Last weekend, more than 500 family members of current Ithaca College students gathered on South Hill for several days of festivities and fun. Students and families spent quality time together and spoke with IC administrators, faculty and staff at events throughout the weekend.
Families Find Community at IC
One of the highlights of the weekend was the Ithaca College Family Council (ICFC) Social, held last Friday at the Peggy Ryan Williams Center. The event not only allowed families of current IC students to mingle with each other, but gave them the opportunity to meet with members of the IC Family Council to learn about ways in which families can get involved in their student’s college experience.
The ICFC was created in 2020 to foster a sense of community among parents, administrators and supporters of students and alumni; serve as a liaison between the administration and the families and students; and help parents and caregivers understand what students may face as they navigate the successes and challenges of the college experience.
“It's really important to have families see how just how wonderful this place is. This is a weekend that really gives everybody a chance to feel like they're really connected to the school.”Ithaca College Family Council co-chair Sandi McCoy, parent ’19, ’22
“Our goal is to basically learn as much as we can about what the families care about... and to communicate that to the administration,” said Family Council co-chair Sandi McCoy, parent ’19, ’22. “It's really important to have families see how just how wonderful this place is. This is a weekend that really gives everybody a chance to feel like they're really connected to the school.”
“I think for families to see the College through their students’ eyes is really important, and this event is kind of the pinnacle of that,” said Family Council member Helen Peck-Legato ’89.
At the event, attendees shared smiles, enjoyed refreshments, and mingled around tables adorned with white, blue, and gold balloons and autumn décor. Students and families gazed out at Cayuga Lake and took pictures on the patio outside—making memories for years to come.
ICFC member Laura Coburn, parent ’21, was excited to share information about graduate degree options with current parents.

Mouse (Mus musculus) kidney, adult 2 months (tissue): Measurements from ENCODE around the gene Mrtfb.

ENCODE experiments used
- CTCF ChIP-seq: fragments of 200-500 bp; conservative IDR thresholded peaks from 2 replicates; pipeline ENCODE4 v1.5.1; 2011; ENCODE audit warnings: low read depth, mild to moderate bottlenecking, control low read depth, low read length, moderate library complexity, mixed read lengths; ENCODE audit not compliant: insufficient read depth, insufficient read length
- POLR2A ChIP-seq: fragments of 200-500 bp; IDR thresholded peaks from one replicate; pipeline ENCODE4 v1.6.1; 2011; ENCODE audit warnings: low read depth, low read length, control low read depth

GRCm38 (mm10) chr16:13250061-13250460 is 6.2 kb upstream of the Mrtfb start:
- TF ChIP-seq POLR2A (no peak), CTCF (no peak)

“It’s wonderful to be back. The festivities around this weekend are particularly exciting. It's incredibly festive. The vibe and the atmosphere of the campus and of the town were important and magnetic.”Bob Hoenscheid, parent '25
“My son graduated last May, and he stayed for an MBA and I'm very passionate now about sort of getting the word out about the graduate programs that exist here,” she said. “I think there are a lot of parents who have absolutely no idea that some of them exist and that their child can actually stay here where they have thrived.”
Bob and Jennifer Hoenscheid, parents of Julia Hoenscheid ’25, a student in the Roy H. Park School of Communications, expressed how nice it was to be back on campus with other parents and caregivers.
“It’s wonderful to be back,” Bob Hoenscheid said. “The festivities around this weekend are particularly exciting. It's incredibly festive. The vibe and the atmosphere of the campus and of the town were important and magnetic. The quality of the Park School was obviously a draw and... that also has been amplified by, you know, every interaction experience we've had with administrators, [professors and] other parents.
Mary Melvin, aunt of Nakiyah Melvin ’23, also enjoyed returning to IC, particularly being around the beauty and nuance of the campus.
“It is a beautiful campus, it really is,” she said. “You've got a wide variety of housing [with] the apartments as well as the... dorms and everything else, so you get a little taste of everything.”